CHARLESTON, W.Va. — School systems across West Virginia were cancelling again for Friday after a teacher pay raise proposal backed by the governor passed the House of Delegates but has yet to move in the Senate.

West Virginia’s school systems had already closed by late Thursday afternoon.

The state Senate on Thursday morning assigned the pay raise bill to Finance Committee, which wasn’t meeting.

“We were hoping to see the 5 percent pay raise go through and PEIA get a permanent fix,” said Marilyn Taylor, a teacher from Roane County.

She added, “We’ll be back tomorrow.”

Senate President Mitch Carmichael, at multiple times Thursday, made three points about the decisions in that chamber.

He said the $58 million revenue increase announced Tuesday evening by Gov. Jim Justice can’t be trusted at face value. Carmichael said the adjustment was made under the continued pressure of statewide walkouts.

Carmichael said teachers are already in line for an average 2 percent raise next year after a bill the governor signed into law.

And, if anything, he suggested several times Thursday, the $58 million should be dedicated to shoring up PEIA.

Those weren’t exactly the answers teachers who gathered at the Capitol wanted to hear.

Many have talked about raising the severance tax on natural gas and dedicating that funding stream to the PEIA stabilization fund, an idea advocated most frequently by Senator Richard Ojeda, D-Logan.

Skeptics of that idea note that energy markets themselves tend to be boom and bust, rather than stable. Others say West Virginia must compete against Ohio and Pennsylvania for drilling activity.

Many teachers said they were hoping the Senate would not only pass the 5 percent pay raise package but also move a bill increasing the severance tax.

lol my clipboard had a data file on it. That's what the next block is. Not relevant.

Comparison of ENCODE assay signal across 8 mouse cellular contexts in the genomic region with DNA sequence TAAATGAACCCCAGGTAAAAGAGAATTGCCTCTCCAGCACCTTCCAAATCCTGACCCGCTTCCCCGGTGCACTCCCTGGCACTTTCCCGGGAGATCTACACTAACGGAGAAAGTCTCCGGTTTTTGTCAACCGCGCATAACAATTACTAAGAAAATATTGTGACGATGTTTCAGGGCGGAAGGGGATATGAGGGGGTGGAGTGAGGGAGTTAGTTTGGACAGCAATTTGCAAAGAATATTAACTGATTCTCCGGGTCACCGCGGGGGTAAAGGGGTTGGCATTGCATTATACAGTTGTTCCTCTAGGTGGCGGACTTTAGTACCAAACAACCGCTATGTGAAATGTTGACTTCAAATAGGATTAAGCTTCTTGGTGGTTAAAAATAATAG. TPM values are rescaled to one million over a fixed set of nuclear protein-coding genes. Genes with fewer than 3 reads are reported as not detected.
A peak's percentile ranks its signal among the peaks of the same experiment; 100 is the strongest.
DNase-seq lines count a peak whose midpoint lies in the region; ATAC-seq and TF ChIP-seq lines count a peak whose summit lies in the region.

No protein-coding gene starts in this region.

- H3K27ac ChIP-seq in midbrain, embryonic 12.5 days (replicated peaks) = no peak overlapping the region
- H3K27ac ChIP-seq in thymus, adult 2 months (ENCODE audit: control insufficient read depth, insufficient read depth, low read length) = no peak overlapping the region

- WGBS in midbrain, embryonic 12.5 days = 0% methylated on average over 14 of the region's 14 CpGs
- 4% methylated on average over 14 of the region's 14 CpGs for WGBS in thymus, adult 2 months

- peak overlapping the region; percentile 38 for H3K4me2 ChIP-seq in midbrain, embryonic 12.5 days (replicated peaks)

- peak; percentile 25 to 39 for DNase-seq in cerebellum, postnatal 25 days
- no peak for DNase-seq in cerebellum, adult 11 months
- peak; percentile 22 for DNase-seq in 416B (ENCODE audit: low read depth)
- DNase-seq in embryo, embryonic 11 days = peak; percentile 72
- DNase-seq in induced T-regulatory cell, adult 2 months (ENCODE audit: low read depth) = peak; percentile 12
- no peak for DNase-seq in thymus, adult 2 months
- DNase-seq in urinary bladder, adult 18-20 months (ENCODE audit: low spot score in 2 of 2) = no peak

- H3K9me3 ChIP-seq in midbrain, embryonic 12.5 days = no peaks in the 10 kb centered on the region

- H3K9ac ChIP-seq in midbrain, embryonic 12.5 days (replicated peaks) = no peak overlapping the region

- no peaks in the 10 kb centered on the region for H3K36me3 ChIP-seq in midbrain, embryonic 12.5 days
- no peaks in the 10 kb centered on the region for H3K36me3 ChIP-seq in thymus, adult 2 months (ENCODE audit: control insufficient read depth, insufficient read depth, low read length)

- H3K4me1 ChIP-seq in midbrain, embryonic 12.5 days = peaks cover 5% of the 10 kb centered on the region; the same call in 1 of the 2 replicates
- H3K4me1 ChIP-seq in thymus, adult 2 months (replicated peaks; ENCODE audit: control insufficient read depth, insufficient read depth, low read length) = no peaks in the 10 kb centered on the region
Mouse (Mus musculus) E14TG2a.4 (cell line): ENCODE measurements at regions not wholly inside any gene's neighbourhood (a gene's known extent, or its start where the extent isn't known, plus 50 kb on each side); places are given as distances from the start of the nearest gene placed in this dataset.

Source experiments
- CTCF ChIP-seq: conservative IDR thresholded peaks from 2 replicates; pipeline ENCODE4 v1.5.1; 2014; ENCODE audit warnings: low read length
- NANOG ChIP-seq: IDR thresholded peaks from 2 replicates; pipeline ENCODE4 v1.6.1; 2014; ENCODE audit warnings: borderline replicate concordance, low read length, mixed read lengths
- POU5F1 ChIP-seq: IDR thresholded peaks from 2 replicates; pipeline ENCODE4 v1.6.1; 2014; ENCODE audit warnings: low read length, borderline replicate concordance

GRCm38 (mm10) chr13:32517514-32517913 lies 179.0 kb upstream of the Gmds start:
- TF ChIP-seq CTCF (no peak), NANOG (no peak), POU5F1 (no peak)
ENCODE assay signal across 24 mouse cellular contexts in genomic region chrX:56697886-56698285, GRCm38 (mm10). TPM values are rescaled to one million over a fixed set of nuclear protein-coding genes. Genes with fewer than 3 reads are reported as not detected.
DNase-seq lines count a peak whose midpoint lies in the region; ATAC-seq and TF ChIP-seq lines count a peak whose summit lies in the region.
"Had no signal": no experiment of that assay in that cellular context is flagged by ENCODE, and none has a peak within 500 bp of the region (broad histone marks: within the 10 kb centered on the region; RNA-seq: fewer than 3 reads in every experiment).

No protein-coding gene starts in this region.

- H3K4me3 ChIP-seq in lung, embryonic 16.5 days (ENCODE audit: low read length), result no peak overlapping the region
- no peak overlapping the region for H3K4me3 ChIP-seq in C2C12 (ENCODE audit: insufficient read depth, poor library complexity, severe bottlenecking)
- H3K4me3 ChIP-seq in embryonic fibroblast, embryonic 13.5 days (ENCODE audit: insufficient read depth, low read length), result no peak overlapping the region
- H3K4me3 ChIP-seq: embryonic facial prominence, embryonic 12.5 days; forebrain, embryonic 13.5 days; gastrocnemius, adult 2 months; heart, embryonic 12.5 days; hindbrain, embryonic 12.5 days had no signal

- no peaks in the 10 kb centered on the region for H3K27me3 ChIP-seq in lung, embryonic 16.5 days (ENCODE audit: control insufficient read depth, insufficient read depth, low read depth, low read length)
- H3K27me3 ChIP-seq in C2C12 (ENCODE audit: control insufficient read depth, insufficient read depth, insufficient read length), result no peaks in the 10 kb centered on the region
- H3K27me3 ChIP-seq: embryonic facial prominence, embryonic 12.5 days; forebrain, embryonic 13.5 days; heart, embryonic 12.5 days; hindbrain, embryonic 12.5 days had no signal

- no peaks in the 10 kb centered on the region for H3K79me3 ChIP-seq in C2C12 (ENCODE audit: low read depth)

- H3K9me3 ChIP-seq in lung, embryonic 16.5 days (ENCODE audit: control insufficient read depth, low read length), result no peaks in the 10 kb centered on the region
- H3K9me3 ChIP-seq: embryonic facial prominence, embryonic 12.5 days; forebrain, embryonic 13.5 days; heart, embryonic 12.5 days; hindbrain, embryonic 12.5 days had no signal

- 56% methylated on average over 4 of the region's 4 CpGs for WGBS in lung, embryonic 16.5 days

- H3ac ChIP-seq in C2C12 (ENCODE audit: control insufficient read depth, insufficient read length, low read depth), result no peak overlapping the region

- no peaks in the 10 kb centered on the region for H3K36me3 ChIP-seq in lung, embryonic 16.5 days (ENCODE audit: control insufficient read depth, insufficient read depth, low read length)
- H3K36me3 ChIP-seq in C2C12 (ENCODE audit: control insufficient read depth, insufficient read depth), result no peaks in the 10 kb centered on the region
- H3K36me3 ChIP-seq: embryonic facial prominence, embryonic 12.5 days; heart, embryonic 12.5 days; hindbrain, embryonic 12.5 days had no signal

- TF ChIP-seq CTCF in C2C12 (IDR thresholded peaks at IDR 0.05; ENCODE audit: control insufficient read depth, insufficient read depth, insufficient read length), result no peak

“Oil and gas,” said Taylor, as her proposed solution on PEIA. “I want it fixed before we go back.”

Her comments were echoed by teacher Jennyerin Steele-Staats of Jackson County.

“We were really hoping to see more discussion about finding dedicated funding sources and revenue to help fix PEIA,” said Steele-Staats.

“One of the main reasons that most of the teachers walked out was not for a pay raise but instead to fix PEIA for not only teachers and service personnel but also retirees and other public employees.”

Steele-Staats said she does have concerns — like Carmichael — about whether the $58 million the governor announced can be counted upon.

“I think teachers have heard a lot of empty promises for a long time, so we are very concerned with where did this money come from and what if that money is not really there,” she said.

“And when we leave, what happens to that funding source? Do they take that pay raise back? Do they take that money for PEIA back? Where are we going to get that money from?”

Teachers expected to pour into the Capitol again on Friday.

Many were coming to believe they’ll be back next week too.

“I think they’re getting frustrated,” Taylor said. “I think the Senate’s getting frustrated that we’re all here driving them crazy.

“But really, I mean the raise is nice, but I would really want PEIA fixed. But when they proposed the raise that got everyone’s hopes up. I just thought it would go through.”

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